Today’s targets for the US CEO (Crew Earth Observations) program were Borneo Fires (fires in western Borneo [left of track all the way to the limb] are making news as “brown haze” afflicts Indonesia and its neighbors. Hundreds of fires set to clear forest are the main culprits), Johannesburg, South Africa (an entire line of Witwatersrand gold-mining cities extend east of track [looking right] for hundreds of km), Angolan Biomass Burning (dry-season fires in Angola.  This is the most fire-prone part of the planet due to density of biomass in the equatorial savanna immediately south of the Congo rainforest.  Crew was to look left and right of track), Western Mediterranean Dust (dust should have picked up in North Africa, heading into the western Med ahead of an approaching front), Lower Amazon River Basin (islands and coastal features in the great Amazon estuary should still have been visible between scattered cloud. If visibility permitted, crew was to try for a mapping pass of several overlapping, detailed views), High Central Andean Glaciers (detailed views of any ice-capped volcanoes near nadir. Lenses are now sufficiently powerful that area measurements of snow- and ice-pack can be made from handheld images, using ESC [electronic still camera]), and Lima, Peru (twin city of Lima and its port of Callao just right of track).
CEO images can be viewed at the website

U.S. and Russian Segment Status (as of 9:35 am EDT):

Environmental Control and Life Support (ECLSS) and Thermal Control (TCS):

  • Elektron O2 generator is powered On (32-amp mode), on backup pump.  Vozdukh CO2 scrubber is ON in MANUAL cycle mode #5, i.e., 10-min. cycle time (vacuum pump failed).  U.S. CDRA CO2 scrubber is on Override.  BMP Harmful Impurities unit: Absorbent bed #1 in Purify mode, bed #2 in Purify mode.
  • SM Working Compartment:  Pressure (mmHg) — 757, temperature (deg C) — 26.6, ppO2 (mmHg) — 148.6, ppCO2 (mmHg) — 3.6.
  • SM Transfer Compartment:  Pressure (mmHg) — 761, temperature (deg C) — 20.2.
  • FGB Cabin:  Pressure (mmHg) — 756, temperature (deg C) — 20.7.
  • Node:  Pressure (mmHg) — 749.61, temperature (deg C) — 23.2 (shell); ppO2 (mmHg) — n/a; ppCO2 (mmHg) — n/a.
  • U.S. Lab:  Pressure (mmHg) — 751.79, temperature (deg C) — 24.9, ppO2 (mmHg) — n/a; ppCO2 (mmHg) — n/a;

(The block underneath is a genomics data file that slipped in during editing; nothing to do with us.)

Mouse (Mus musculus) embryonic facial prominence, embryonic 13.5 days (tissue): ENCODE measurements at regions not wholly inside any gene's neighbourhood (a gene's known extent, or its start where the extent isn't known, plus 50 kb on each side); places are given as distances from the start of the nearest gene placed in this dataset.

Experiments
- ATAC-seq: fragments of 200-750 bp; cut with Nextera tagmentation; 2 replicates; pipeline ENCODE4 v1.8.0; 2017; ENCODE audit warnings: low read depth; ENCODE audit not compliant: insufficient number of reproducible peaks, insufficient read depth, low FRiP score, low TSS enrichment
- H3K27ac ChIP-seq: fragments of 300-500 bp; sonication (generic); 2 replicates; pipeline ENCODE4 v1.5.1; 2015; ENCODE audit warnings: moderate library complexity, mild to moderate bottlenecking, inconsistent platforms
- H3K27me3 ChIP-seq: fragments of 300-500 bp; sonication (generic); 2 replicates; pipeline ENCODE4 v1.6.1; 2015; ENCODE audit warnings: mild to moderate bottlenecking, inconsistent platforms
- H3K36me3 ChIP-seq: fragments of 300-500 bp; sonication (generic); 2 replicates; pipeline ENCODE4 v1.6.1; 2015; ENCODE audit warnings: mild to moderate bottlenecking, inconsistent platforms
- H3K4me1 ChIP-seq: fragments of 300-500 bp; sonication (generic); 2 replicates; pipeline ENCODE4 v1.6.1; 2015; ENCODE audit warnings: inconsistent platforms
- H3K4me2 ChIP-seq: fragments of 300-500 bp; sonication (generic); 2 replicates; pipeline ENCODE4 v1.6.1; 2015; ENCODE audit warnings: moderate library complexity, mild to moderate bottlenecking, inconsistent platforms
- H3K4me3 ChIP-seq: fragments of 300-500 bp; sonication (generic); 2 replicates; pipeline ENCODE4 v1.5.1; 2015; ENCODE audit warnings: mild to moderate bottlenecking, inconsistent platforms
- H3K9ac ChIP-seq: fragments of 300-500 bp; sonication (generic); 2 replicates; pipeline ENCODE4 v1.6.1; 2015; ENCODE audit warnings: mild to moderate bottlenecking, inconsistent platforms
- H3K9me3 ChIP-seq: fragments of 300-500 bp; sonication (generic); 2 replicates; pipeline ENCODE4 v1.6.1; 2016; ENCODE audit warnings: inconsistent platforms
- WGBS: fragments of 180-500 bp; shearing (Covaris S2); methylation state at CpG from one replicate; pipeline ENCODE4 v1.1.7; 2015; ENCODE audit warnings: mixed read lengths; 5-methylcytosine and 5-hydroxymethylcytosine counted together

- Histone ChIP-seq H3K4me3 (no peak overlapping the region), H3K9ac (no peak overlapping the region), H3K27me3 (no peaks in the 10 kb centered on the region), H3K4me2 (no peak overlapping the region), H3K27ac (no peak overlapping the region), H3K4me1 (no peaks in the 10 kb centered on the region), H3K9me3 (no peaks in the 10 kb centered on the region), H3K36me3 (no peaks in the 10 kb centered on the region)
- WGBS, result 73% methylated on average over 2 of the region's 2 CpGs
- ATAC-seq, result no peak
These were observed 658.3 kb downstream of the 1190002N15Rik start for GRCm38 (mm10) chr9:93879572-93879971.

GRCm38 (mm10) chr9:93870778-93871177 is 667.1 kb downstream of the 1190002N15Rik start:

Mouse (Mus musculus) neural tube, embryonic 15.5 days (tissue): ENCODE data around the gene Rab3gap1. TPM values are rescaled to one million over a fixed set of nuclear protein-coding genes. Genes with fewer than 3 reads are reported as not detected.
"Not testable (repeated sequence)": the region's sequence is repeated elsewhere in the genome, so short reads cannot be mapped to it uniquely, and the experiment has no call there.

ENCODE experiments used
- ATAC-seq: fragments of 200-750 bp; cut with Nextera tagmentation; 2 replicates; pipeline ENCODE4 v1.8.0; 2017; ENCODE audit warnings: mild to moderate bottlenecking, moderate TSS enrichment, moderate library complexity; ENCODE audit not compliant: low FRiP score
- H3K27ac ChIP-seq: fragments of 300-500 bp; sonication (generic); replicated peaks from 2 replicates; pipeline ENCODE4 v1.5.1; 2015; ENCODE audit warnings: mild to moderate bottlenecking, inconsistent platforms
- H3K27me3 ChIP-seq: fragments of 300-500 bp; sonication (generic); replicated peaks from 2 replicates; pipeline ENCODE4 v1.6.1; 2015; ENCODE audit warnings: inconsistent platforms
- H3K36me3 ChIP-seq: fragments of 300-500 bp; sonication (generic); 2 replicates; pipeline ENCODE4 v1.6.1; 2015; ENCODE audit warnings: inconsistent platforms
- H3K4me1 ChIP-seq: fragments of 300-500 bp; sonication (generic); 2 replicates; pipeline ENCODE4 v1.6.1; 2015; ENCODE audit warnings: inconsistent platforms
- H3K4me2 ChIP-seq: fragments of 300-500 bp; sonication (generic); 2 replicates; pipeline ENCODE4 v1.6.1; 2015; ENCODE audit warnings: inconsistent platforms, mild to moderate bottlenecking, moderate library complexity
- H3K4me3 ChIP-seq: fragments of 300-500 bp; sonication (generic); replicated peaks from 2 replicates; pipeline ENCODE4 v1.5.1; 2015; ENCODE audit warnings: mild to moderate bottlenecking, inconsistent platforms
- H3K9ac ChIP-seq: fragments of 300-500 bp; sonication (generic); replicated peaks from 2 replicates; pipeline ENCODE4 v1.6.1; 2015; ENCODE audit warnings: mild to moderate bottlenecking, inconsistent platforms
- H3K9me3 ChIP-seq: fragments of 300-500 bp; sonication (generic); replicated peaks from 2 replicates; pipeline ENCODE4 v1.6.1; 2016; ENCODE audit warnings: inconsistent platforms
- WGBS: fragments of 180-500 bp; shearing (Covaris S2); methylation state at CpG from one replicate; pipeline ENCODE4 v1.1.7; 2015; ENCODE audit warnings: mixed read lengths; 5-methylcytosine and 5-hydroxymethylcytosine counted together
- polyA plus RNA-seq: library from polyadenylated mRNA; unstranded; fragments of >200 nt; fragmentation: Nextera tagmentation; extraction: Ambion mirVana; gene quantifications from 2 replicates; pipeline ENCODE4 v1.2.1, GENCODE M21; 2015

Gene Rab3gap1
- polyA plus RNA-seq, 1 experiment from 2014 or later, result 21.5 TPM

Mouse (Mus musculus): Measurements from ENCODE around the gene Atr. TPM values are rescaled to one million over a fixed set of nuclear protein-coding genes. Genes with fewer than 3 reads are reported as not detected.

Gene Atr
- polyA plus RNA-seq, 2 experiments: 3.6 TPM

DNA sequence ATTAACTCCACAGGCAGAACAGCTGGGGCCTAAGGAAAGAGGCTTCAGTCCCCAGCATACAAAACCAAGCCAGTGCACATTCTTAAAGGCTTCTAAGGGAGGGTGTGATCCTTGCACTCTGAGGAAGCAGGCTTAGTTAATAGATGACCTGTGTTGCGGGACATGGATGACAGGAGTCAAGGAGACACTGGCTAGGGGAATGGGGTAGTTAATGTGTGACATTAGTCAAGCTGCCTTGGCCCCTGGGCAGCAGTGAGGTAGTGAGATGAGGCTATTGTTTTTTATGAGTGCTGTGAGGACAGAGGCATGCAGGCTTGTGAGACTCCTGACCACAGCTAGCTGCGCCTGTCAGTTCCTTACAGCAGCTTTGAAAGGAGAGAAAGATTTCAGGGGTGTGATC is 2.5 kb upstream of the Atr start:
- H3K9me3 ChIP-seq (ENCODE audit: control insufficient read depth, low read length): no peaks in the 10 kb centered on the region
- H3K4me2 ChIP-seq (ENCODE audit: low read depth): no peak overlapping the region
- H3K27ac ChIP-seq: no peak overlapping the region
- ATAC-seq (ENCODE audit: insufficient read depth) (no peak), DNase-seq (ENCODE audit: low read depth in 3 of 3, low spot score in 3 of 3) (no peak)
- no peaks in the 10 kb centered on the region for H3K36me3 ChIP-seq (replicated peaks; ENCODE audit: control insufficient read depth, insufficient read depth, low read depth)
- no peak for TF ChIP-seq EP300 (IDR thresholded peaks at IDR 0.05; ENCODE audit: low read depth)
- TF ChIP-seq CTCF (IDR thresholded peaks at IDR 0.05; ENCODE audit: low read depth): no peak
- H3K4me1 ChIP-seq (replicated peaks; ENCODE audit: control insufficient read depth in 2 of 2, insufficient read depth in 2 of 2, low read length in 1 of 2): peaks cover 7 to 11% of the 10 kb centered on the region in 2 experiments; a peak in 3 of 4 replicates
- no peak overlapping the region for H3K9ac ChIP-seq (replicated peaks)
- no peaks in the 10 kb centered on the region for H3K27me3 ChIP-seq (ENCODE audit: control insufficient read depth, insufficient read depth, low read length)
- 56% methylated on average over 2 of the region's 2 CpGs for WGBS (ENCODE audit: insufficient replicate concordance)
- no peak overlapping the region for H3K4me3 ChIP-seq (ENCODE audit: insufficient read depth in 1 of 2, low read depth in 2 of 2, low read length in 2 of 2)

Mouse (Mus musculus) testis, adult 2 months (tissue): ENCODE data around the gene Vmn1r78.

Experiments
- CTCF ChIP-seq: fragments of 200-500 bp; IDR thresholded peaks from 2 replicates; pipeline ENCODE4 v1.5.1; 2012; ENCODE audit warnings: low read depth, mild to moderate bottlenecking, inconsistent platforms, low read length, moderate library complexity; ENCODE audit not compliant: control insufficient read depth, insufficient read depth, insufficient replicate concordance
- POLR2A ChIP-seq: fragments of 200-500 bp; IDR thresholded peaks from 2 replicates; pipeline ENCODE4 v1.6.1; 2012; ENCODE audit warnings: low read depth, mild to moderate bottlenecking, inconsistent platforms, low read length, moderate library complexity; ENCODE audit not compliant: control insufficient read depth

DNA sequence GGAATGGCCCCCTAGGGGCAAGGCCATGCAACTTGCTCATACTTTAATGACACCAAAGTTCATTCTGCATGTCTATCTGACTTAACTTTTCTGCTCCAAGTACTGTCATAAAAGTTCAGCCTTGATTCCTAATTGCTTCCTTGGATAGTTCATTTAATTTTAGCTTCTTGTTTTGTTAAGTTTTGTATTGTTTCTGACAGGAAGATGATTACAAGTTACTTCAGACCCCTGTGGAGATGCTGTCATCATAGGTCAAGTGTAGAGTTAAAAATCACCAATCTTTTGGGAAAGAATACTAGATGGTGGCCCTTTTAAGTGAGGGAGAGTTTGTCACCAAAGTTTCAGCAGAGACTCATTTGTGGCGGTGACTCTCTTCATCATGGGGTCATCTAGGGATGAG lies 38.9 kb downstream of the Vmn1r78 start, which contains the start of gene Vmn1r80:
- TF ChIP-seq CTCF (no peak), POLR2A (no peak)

• Joint Airlock (Equip. Lock):  Pressure (mmHg) — 751.79, temperature (deg C) — 25.1; shell heater temp (deg C) — 24.0, ppO2 (mmHg) — n/a; ppCO2 (mmHg) — n/a.
  • PMA-1:  Shell heater temp (deg C) — 23.3
  • PMA-2:  Shell heater temp (deg C) — 18.3

(Note: Partial pressures ppO2 and ppCO2 in U.S. segment [USOS] not available because MCA [major constituent analyzer] is failed and in Extended Life mode [= a state that preserves mass spectrometer vacuum but produces no pp data]). MSA (mass spectrometer assembly) and VGA (verification gas assembly) were replaced, but some more work needs to be done).

Electrical Power Systems (EPS):

  • Both P6 channels fully operational.  Beta Gimbal Assembly (BGA) 2B and BGA 4B in directed position (Blind mode, non solar-tracking).
  • SM batteries: Battery #1 is off-line, battery #6 is in Cycle mode; all other batteries (6) are in “Partial charge” mode.
  • FGB batteries:  Battery #5 is off-line; all other batteries (5) are in “Partial charge” mode.
  • Plasma Contactor Unit PCU-1 in Standby mode; PCU-2 in Standby mode.

Thermal Control Systems:

  • Air conditioner SKV-1 is On. SKV-2 is Off.

Command & Data Handling Systems:

  • C&C-3 MDM is prime, C&C-2 is back-up, and C&C-1 is in standby.
  • GNC-1 MDM is prime; GNC-2 is Backup.
  • LA-1, LA-2 and LA-3 MDMs are all operating.
  • PL-1 MDM is operational; PL-2 MDM is Off.
  • APS-1 (automated payload switch #1) and APS-2 are both On.
  • SM Terminal Computer (TVM): 3 redundant lanes (of 3) operational.
  • SM Central Computer (TsVM): 3 redundant lanes (of 3) operational.

Attitude Source:

  • 3 CMGs on-line.
  • State vector — US GPS (SIGI string 1)
  • Attitude — Russian segment
  • Angular rates — US RGA1 (rate gyro assembly 1)

Communications & Tracking Systems:

  • All Russian communications & tracking systems are nominal.
  • S-band is operating nominally.
  • Ku-band is operating nominally.
  • Audio subsystem operating nominally.
  • Video subsystem operating nominally.
  • MCOR (medium-rate communications outage recorder) is operating nominally.


  • SSRMS/Canadarm2 at MBS PDGF 1 (mobile base system/power & data grapple fixture 1), in EVA-7 viewing position, with Keep Alive power on both strings (based on MBS).
  • MBS:  Keep Alive power on both strings.
  • RWS (robotics workstations): Lab RWS is Off; Cupola RWS is Off.

ISS Orbit (as of this morning, 6:48 am EDT [= epoch]):

  • Mean altitude — 394.7 km
  • Apogee — 406.6 km
  • Perigee — 382.7 km
  • Period — 92.4 min.
  • Inclination (to Equator) — 51.64 deg
  • Eccentricity — 0.0017647
  • Orbits per 24-hr. day — 15.57
  • Altitude decrease — 150 m (mean) in last 24 hours
  • Solar Beta Angle — -4.3 deg (magnitude decreasing)
  • Revolutions since FGB/Zarya launch (Nov. ’98) — 21295
  • Current Flight Attitude — LVLH (local vertical/local horizontal = “earth-fixed”: z-axis in local vertical, x-axis in velocity vector [yaw: -10 deg, pitch: -7.8 deg, roll: 0 deg]).

For more on ISS orbit and worldwide naked-eye visibility dates/times, see

SpaceRef staff editor.